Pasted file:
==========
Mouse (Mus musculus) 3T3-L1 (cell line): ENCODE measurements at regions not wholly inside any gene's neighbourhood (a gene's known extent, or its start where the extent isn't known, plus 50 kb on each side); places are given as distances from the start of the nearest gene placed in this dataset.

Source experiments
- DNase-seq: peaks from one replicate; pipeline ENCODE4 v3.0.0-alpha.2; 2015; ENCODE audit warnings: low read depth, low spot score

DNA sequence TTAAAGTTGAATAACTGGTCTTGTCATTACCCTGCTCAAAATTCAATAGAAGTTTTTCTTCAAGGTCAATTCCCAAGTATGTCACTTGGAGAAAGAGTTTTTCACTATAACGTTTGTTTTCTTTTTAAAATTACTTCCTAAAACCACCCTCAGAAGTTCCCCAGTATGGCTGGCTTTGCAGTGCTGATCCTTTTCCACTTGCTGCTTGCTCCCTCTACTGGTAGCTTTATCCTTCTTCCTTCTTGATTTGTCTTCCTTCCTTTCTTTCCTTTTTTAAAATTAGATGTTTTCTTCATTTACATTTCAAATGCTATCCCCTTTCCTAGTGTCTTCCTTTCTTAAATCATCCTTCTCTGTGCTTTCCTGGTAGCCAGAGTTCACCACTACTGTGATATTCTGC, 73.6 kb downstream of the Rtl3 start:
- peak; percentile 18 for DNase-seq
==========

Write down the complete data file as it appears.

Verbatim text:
Mouse (Mus musculus) 3T3-L1 (cell line): ENCODE measurements at regions not wholly inside any gene's neighbourhood (a gene's known extent, or its start where the extent isn't known, plus 50 kb on each side); places are given as distances from the start of the nearest gene placed in this dataset.

Source experiments
- DNase-seq: peaks from one replicate; pipeline ENCODE4 v3.0.0-alpha.2; 2015; ENCODE audit warnings: low read depth, low spot score

DNA sequence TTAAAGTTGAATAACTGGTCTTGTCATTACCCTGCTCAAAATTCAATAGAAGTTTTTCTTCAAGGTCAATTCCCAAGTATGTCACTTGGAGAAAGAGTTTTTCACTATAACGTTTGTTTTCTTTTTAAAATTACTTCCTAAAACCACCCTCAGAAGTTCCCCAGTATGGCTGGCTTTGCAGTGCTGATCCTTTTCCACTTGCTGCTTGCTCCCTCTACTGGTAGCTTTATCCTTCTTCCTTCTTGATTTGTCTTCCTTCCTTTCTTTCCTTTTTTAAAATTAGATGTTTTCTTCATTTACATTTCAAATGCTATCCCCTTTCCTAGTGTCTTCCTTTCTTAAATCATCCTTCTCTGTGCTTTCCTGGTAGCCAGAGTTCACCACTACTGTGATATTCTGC, 73.6 kb downstream of the Rtl3 start:
- peak; percentile 18 for DNase-seq